Bene fecisti quod libertum aliquando tibi carum, reducentibus epistolis meis, in domum, in animum recepisti. Juvabit hoc te: me certe juvat; primum quod te talem video, ut in ira regi possis: deinde quod tantum mihi tribuis, ut vel auctoritati meae pareas, vel precibus indulgeas. Igitur, et laudo, et gratias ago. Simul in posterum moneo, ut te erroribus tuorum, etsi non fuerit, qui deprecetur, placabilem praestes. Vale. - Epistolar. lib. ix., Ep. 24.

    "CAIUS PLINIUS to his friend SABINIANUS, health.

    "Thou hast done well, that, in compliance with my letter, thou hast received thy freed man both into thy house and into thy heart. This must be pleasing to thyself, and it is certainly pleasing to me; first, because I find thee to be a person capable of being governed in thy anger; and secondly, because thou showest so much regard for me, as either to yield this to my authority, or concede it to my entreaties. Therefore I both praise and return thee thanks. 'At the same time I admonish thee to be always ready to forgive the errors of thy servants, although there should be no one to intercede in their behalf. Farewell." These letters contain such excellent lessons of instruction that it will be impossible to read them without profit. They are master pieces in their kind; and no Christian need be ashamed to be indebted to them, whether in regulating his own conduct in respect to forgiveness of injuries, or whether in interceding for them who have fallen under the displeasure of others.

    Reader, go thou and do likewise.

    Finished correcting for a new edition, Dec. 23, 1831.

    John Gill's Bible Commentary

    Ver. 25. The grace of our Lord Jesus Christ be with your spirit. Amen .] Not with his spirit only, but with the spirit of Apphia and Archippus, to whom also the epistle was sent; and therefore the word is in the plural number; and the Syriac version adds pertinently enough, my brethren: the salutation is the same as in all the epistles; the form of it agrees with ( Galatians 6:18) the subscription of the epistle is, written from Rome, to Philemon, by Onesimus, a servant ; that is, it was written by the Apostle Paul when at Rome, and sent to Philemon by the hands of Onesimus, who was his servant, and upon whose account the letter was written.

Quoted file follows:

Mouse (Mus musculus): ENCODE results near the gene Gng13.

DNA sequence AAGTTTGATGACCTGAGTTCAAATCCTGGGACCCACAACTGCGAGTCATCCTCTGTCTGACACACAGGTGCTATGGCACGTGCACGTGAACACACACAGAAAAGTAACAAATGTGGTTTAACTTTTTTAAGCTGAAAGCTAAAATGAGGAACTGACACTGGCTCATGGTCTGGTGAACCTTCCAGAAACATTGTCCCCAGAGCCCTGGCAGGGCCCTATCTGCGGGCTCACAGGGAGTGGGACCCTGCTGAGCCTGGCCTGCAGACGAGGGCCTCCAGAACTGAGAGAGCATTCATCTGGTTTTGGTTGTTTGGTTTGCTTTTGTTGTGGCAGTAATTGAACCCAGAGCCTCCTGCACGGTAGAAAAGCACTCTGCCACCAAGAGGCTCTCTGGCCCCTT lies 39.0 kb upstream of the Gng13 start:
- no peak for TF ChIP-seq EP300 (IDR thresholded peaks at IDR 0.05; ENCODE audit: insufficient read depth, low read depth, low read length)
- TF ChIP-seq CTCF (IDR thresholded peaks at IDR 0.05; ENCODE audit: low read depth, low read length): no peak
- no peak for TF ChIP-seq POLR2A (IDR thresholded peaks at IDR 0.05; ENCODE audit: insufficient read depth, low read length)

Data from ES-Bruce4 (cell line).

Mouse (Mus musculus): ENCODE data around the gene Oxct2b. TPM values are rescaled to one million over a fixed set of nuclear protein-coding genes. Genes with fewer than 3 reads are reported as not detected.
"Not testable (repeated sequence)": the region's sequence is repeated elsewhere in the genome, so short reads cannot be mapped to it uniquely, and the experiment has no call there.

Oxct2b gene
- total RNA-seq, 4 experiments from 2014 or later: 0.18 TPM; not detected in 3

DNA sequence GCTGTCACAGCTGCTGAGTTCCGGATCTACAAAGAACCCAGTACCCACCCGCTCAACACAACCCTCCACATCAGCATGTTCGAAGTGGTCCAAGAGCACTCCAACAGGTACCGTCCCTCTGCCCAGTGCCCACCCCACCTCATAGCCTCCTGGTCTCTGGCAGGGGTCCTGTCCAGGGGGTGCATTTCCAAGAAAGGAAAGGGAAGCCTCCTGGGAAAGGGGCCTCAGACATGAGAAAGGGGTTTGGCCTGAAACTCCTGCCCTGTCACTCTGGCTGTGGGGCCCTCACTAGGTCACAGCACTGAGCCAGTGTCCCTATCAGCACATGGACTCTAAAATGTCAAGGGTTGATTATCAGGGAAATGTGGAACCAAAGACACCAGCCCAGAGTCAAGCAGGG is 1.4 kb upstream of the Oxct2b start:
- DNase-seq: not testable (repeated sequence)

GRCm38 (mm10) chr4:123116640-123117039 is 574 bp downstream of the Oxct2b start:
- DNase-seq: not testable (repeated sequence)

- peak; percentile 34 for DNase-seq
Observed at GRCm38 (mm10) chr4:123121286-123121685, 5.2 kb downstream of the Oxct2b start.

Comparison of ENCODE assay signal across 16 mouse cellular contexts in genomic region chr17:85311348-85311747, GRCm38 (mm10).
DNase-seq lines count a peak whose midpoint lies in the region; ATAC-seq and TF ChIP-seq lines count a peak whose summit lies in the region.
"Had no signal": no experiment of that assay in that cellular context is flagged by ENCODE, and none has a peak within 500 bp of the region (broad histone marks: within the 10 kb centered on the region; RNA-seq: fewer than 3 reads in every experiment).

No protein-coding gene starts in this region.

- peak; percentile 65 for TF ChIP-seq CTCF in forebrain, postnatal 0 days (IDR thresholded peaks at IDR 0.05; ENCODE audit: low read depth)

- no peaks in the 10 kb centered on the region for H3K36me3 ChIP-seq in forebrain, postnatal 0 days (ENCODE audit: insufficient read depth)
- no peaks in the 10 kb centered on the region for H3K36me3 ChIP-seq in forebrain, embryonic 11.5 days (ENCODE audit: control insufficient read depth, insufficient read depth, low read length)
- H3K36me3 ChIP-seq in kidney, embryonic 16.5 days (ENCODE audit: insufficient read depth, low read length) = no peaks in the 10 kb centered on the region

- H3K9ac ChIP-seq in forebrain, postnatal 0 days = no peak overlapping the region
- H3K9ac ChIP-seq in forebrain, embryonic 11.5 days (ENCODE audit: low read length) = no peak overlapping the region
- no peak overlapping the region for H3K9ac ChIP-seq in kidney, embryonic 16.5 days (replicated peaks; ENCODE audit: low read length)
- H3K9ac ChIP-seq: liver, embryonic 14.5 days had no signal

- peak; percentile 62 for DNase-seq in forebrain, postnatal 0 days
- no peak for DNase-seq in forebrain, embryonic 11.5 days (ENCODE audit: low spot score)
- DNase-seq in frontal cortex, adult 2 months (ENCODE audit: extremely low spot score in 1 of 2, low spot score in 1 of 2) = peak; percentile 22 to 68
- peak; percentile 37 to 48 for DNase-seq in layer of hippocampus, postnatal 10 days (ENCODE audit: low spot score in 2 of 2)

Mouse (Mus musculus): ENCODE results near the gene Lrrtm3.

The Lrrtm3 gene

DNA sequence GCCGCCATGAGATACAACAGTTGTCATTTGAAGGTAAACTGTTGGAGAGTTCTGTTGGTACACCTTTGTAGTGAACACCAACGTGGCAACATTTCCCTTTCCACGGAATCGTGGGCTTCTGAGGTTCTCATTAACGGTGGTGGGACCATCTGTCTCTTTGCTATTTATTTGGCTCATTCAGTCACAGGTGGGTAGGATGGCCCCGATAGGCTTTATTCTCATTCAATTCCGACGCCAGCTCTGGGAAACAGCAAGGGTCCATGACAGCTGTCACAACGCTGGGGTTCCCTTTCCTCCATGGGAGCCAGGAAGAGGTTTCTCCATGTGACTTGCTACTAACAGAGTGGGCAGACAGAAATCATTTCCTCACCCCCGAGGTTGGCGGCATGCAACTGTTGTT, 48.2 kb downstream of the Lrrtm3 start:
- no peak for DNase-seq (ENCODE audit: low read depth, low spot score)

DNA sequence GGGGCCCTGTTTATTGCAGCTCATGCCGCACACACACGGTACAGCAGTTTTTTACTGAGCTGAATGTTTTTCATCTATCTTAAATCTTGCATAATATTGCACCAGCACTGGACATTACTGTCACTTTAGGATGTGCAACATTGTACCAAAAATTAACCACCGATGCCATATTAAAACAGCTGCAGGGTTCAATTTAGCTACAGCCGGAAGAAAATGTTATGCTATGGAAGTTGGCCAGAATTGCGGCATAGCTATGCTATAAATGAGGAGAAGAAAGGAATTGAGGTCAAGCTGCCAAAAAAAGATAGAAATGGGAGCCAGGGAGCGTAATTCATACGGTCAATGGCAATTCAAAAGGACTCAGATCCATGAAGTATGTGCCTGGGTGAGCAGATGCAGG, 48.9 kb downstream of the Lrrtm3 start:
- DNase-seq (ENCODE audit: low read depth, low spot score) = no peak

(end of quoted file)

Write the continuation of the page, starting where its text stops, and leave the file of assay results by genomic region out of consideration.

Matthew Henry Commentary

    Verses 23-25 - Never have
    believers found more enjoyment of God, than when sufferin together for him. Grace is the best wish for ourselves and others; with this the apostle begins and ends. All grace is from Christ; he purchased, and he bestows it. What need we more to make us happy, tha to have the grace of our Lord Jesus Christ with our spirit? Let us d that now, which we should do at the last breath. Then men are ready to renounce the world, and to prefer the least portion of grace and fait before a kingdom __________________________________________________________________

    Greek Textus Receptus

    3588 χαρις 5485 του 3588 κυριου 2962 ημων 2257 ιησου 2424 χριστου 5547 μετα 3326 του 3588 πνευματος 4151 υμων 5216 αμην 281 [προς 4314 φιλημονα 5371 εγραφη 1125 5648 απο 575 ρωμης 4516 δια 1223 ονησιμου 3682 οικετου] 3610

    Vincent's NT Word Studies

    Grace - with your spirit. As in Gal. vi. 18, with the omission here of brother. See on 2 Cor. xiii. 14.

    Out of many private letters which must have been written by Paul, this alone has been preserved. Its place in the New Testament canon is vindicated, so far as its internal character is concerned, by its picture of Paul as a christian gentleman, and by its exhibition of Paul's method of dealing with a great social evil.